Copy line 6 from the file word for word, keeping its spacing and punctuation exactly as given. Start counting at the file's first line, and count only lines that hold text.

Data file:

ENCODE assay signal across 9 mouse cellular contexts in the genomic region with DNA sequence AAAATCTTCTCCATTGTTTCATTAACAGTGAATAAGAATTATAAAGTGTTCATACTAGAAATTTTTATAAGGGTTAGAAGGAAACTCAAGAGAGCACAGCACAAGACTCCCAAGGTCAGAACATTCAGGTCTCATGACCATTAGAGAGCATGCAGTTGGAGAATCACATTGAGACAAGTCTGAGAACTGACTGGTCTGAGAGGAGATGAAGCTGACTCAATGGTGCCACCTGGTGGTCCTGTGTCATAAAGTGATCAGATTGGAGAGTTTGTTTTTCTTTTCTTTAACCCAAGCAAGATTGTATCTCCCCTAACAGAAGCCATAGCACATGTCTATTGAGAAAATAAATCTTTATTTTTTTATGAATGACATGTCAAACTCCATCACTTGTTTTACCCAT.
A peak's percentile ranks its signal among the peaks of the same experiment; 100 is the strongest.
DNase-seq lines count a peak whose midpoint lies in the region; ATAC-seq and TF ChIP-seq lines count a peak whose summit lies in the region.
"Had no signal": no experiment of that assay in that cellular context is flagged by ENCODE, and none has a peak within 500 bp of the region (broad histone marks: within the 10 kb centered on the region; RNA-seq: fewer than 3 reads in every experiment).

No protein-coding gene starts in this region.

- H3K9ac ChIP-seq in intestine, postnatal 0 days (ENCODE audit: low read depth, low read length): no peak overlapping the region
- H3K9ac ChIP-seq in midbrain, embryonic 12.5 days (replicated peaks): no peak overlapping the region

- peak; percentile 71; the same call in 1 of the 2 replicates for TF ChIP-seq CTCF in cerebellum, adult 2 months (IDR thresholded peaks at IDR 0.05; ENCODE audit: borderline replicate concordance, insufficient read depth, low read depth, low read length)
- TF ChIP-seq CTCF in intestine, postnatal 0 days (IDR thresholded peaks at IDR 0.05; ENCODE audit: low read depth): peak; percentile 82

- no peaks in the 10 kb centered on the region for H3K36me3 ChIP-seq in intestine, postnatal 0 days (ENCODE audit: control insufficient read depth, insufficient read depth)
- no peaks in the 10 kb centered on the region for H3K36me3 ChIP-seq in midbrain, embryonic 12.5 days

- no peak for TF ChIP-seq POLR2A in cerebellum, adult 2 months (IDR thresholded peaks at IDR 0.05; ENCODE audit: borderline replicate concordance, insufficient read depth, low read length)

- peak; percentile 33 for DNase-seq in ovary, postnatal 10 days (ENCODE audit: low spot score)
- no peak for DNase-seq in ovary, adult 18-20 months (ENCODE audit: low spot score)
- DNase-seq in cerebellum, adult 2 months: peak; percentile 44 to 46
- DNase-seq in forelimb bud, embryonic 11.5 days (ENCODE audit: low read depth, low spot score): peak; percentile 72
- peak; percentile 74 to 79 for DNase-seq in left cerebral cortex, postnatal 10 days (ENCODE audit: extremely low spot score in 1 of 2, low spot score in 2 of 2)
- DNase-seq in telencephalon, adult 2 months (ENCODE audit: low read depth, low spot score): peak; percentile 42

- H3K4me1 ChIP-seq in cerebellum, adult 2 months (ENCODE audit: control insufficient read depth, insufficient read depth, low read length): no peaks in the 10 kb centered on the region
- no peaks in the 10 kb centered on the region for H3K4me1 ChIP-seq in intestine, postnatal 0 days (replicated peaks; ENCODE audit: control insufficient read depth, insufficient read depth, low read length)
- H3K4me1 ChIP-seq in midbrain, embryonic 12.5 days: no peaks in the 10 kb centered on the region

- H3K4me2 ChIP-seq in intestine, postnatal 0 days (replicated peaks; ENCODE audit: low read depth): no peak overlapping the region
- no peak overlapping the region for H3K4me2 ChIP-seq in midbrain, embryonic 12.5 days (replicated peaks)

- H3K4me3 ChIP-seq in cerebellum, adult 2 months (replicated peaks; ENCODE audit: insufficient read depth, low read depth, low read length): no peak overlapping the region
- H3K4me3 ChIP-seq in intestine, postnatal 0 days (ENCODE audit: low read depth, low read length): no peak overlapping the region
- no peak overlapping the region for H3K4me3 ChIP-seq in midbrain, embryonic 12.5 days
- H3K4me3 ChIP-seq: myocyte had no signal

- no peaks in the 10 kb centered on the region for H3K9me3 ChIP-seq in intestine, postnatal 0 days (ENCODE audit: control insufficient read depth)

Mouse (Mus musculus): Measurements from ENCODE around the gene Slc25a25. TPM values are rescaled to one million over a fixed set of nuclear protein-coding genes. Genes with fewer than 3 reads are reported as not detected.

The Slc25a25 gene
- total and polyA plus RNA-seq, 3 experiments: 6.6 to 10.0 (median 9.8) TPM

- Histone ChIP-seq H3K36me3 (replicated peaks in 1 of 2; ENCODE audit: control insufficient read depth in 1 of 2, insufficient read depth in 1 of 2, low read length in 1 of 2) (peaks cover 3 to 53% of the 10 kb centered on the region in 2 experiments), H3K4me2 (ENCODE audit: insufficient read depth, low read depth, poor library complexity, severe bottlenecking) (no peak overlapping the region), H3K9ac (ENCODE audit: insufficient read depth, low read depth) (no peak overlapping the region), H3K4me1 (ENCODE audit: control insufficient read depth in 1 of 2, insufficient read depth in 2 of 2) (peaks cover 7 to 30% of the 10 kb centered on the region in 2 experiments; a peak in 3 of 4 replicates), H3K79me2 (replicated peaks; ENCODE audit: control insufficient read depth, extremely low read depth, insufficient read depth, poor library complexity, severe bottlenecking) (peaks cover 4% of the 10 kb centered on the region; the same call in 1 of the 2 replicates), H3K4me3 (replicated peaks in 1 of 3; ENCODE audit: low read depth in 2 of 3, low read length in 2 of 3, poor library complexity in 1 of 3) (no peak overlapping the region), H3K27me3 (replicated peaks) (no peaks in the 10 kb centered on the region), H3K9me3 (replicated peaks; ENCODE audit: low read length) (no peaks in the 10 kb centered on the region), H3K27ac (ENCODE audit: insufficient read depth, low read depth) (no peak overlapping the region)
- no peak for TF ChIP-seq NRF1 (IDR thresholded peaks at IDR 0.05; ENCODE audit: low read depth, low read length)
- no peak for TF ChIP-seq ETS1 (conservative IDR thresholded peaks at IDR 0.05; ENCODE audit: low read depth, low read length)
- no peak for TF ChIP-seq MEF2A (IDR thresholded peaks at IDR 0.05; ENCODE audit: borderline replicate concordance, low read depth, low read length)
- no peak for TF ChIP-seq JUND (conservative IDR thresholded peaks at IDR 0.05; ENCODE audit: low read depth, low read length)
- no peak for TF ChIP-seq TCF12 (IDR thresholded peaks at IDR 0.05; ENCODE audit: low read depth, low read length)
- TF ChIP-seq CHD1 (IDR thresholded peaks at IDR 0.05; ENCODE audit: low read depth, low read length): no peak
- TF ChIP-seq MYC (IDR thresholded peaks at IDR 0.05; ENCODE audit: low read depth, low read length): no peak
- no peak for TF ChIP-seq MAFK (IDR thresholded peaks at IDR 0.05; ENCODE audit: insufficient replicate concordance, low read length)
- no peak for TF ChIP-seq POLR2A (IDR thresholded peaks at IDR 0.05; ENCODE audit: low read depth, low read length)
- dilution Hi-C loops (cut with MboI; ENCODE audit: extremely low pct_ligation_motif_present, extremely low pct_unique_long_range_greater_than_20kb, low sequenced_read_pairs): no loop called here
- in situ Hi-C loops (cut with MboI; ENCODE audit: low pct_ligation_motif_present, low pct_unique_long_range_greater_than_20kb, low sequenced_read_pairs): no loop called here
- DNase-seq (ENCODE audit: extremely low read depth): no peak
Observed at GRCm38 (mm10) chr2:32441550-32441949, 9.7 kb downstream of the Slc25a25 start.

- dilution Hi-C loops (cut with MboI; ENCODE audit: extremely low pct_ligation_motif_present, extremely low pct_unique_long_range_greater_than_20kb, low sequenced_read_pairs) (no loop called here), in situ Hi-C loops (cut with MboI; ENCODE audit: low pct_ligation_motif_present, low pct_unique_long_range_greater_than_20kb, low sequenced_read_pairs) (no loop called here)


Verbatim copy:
- H3K9ac ChIP-seq in intestine, postnatal 0 days (ENCODE audit: low read depth, low read length): no peak overlapping the region